Ten years ago, the city of St. Louis started confiscating properties from Sanctuary in the Ordinary, a low-income housing nonprofit run by Jim Roos. Over the years, 24 properties were seized. In March 2007, Jim Roos decided to fight back by constructing a 360-square-foot mural on the side of one of his buildings (also targeted by the city) protesting the city’s eminent domain policy.
Within weeks, the city cited Roos for constructing and displaying a sign without a permit. Roos then applied for a permit and was promptly denied by two separate state agencies. One of them was the very agency that was attempting to seize the building. In March, U.S. District Court Judge Henry Edward Autrey upheld the denial of Roos’ permit on the grounds that his mural is a “classic example” of a sign, because it “attracts attention to the perceived eminent domain abuse.”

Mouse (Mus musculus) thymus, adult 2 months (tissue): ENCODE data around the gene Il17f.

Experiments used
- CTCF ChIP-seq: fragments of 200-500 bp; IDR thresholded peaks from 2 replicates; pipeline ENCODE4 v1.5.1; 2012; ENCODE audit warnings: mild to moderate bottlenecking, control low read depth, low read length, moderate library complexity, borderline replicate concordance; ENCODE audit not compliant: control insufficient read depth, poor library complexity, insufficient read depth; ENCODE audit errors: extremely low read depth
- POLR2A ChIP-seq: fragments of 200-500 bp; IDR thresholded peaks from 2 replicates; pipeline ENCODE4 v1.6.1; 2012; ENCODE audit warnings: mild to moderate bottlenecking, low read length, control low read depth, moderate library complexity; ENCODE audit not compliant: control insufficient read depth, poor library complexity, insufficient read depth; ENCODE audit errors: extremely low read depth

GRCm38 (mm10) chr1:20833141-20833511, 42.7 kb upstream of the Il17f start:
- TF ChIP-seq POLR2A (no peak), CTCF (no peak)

Well, yes. That’s the point. “The court’s decision gets it precisely backwards,” said Michael Bindas, an attorney with the libertarian law firm the Institute for Justice, in a statement. “The Supreme Court has made clear that political speech like Jim’s gets the utmost constitutional protection precisely because it is the stuff of public debate.”